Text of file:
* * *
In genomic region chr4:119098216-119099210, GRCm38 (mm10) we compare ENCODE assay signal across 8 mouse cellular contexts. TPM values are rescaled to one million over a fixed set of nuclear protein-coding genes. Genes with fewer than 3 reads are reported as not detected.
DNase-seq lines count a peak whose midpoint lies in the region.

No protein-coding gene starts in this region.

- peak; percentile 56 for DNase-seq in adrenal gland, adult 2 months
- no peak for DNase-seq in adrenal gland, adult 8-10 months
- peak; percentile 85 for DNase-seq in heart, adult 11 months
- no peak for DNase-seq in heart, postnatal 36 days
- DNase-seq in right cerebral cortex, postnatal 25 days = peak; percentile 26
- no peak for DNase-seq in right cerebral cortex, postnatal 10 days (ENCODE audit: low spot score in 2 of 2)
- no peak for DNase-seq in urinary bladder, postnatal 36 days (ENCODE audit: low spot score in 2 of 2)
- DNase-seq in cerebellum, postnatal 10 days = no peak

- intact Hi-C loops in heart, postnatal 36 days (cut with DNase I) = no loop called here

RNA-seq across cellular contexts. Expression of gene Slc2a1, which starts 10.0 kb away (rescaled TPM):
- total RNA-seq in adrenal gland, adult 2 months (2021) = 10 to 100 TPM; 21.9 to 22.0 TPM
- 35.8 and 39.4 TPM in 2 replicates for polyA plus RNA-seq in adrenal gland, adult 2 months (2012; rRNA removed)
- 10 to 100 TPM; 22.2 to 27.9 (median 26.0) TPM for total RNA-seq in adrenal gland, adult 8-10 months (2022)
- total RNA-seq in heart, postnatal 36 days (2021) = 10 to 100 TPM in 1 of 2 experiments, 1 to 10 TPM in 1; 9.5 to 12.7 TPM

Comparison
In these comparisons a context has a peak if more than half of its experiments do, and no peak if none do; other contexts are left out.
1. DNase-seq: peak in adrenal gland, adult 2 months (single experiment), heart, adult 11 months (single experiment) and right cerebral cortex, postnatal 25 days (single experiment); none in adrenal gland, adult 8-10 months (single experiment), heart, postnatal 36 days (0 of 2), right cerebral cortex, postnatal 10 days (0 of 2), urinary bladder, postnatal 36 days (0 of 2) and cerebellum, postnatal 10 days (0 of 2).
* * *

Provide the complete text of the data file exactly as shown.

In genomic region chr4:119098216-119099210, GRCm38 (mm10) we compare ENCODE assay signal across 8 mouse cellular contexts. TPM values are rescaled to one million over a fixed set of nuclear protein-coding genes. Genes with fewer than 3 reads are reported as not detected.
DNase-seq lines count a peak whose midpoint lies in the region.

No protein-coding gene starts in this region.

- peak; percentile 56 for DNase-seq in adrenal gland, adult 2 months
- no peak for DNase-seq in adrenal gland, adult 8-10 months
- peak; percentile 85 for DNase-seq in heart, adult 11 months
- no peak for DNase-seq in heart, postnatal 36 days
- DNase-seq in right cerebral cortex, postnatal 25 days = peak; percentile 26
- no peak for DNase-seq in right cerebral cortex, postnatal 10 days (ENCODE audit: low spot score in 2 of 2)
- no peak for DNase-seq in urinary bladder, postnatal 36 days (ENCODE audit: low spot score in 2 of 2)
- DNase-seq in cerebellum, postnatal 10 days = no peak

- intact Hi-C loops in heart, postnatal 36 days (cut with DNase I) = no loop called here

RNA-seq across cellular contexts. Expression of gene Slc2a1, which starts 10.0 kb away (rescaled TPM):
- total RNA-seq in adrenal gland, adult 2 months (2021) = 10 to 100 TPM; 21.9 to 22.0 TPM
- 35.8 and 39.4 TPM in 2 replicates for polyA plus RNA-seq in adrenal gland, adult 2 months (2012; rRNA removed)
- 10 to 100 TPM; 22.2 to 27.9 (median 26.0) TPM for total RNA-seq in adrenal gland, adult 8-10 months (2022)
- total RNA-seq in heart, postnatal 36 days (2021) = 10 to 100 TPM in 1 of 2 experiments, 1 to 10 TPM in 1; 9.5 to 12.7 TPM

Comparison
In these comparisons a context has a peak if more than half of its experiments do, and no peak if none do; other contexts are left out.
1. DNase-seq: peak in adrenal gland, adult 2 months (single experiment), heart, adult 11 months (single experiment) and right cerebral cortex, postnatal 25 days (single experiment); none in adrenal gland, adult 8-10 months (single experiment), heart, postnatal 36 days (0 of 2), right cerebral cortex, postnatal 10 days (0 of 2), urinary bladder, postnatal 36 days (0 of 2) and cerebellum, postnatal 10 days (0 of 2).